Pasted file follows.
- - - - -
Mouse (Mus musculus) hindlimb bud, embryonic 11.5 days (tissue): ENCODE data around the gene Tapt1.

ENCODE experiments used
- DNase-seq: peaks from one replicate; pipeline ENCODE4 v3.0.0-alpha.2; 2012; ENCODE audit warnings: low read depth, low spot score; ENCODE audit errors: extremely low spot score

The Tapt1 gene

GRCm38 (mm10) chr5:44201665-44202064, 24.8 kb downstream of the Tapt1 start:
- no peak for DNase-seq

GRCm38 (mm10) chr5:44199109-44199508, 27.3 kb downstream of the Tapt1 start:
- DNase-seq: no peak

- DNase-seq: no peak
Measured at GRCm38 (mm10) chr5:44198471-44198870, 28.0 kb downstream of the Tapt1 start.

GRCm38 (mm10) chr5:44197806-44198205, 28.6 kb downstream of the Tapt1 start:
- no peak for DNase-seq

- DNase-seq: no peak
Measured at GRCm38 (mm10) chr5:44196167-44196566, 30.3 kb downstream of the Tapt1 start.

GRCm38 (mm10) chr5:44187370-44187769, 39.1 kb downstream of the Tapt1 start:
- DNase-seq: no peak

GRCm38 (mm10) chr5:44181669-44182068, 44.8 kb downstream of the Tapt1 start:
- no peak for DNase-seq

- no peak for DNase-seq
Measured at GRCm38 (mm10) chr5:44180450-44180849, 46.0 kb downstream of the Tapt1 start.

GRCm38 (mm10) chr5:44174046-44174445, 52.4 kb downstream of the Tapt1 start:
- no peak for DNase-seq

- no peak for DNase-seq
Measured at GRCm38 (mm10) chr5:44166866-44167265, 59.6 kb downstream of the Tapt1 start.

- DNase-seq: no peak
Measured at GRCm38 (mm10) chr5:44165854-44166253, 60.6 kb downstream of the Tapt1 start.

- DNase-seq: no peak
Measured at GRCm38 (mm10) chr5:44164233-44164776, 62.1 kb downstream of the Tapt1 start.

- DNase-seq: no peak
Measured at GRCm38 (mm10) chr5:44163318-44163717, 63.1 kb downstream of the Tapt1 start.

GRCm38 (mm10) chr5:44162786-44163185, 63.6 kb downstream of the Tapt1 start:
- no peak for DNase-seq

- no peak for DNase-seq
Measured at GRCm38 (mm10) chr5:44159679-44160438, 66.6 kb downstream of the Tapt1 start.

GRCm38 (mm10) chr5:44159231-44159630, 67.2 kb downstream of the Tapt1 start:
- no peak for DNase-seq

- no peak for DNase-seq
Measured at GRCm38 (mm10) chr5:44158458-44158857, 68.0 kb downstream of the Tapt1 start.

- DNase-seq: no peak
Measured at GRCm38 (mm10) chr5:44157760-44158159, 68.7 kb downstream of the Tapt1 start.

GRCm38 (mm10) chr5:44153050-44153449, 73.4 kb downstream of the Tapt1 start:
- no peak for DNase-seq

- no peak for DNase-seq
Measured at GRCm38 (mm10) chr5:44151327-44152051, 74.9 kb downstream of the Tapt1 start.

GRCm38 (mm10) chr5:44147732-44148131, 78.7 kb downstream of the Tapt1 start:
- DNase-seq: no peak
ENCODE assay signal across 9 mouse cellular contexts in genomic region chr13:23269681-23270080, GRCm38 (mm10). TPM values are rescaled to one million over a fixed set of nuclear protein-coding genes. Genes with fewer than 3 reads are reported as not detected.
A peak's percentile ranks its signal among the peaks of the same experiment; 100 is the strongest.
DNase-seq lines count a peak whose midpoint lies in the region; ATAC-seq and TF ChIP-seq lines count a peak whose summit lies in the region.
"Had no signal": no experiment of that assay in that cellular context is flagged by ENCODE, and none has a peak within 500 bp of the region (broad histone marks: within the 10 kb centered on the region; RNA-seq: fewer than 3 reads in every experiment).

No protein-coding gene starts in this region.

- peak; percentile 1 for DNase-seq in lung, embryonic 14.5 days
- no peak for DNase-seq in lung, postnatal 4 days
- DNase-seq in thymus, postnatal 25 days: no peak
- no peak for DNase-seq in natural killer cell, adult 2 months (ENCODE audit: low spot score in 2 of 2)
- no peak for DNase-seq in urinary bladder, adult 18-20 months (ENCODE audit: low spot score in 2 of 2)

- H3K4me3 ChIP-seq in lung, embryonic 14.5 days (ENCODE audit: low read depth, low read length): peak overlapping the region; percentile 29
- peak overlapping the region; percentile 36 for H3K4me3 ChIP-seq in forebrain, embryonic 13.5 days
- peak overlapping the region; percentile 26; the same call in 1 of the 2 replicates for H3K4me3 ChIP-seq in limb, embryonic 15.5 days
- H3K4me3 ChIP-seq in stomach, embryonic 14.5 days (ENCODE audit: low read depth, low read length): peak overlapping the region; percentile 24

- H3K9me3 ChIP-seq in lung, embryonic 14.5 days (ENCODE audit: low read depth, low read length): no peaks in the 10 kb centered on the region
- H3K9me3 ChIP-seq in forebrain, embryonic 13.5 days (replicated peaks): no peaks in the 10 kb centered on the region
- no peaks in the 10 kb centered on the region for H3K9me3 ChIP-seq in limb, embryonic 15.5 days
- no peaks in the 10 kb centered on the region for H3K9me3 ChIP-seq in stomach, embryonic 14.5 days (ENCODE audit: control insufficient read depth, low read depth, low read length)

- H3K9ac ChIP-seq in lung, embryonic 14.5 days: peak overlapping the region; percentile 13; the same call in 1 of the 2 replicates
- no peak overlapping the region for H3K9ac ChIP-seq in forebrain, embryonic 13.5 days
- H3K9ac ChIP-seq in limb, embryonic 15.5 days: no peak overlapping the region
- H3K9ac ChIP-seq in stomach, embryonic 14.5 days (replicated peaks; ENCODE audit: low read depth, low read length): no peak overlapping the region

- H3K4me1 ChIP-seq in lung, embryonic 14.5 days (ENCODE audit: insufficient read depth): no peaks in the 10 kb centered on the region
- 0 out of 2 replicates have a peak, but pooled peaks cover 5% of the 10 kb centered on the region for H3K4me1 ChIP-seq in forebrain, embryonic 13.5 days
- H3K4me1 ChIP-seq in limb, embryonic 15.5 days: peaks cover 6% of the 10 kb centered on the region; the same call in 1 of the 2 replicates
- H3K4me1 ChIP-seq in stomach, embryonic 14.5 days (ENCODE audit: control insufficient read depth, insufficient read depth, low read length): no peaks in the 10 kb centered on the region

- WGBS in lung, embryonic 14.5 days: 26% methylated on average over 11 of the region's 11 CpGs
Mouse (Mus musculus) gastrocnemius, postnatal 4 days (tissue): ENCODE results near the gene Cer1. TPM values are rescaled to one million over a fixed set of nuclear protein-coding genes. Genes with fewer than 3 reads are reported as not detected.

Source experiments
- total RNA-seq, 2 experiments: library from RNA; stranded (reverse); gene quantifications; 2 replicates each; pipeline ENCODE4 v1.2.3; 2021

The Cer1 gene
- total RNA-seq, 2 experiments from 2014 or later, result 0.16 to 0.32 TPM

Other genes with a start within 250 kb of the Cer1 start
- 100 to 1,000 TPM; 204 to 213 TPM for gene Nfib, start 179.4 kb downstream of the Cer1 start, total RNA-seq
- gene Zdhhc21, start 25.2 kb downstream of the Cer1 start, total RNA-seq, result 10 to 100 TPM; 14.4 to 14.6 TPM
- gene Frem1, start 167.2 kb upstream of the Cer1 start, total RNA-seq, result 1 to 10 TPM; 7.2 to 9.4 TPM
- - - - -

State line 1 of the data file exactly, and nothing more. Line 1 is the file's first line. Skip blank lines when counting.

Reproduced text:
Mouse (Mus musculus) hindlimb bud, embryonic 11.5 days (tissue): ENCODE data around the gene Tapt1.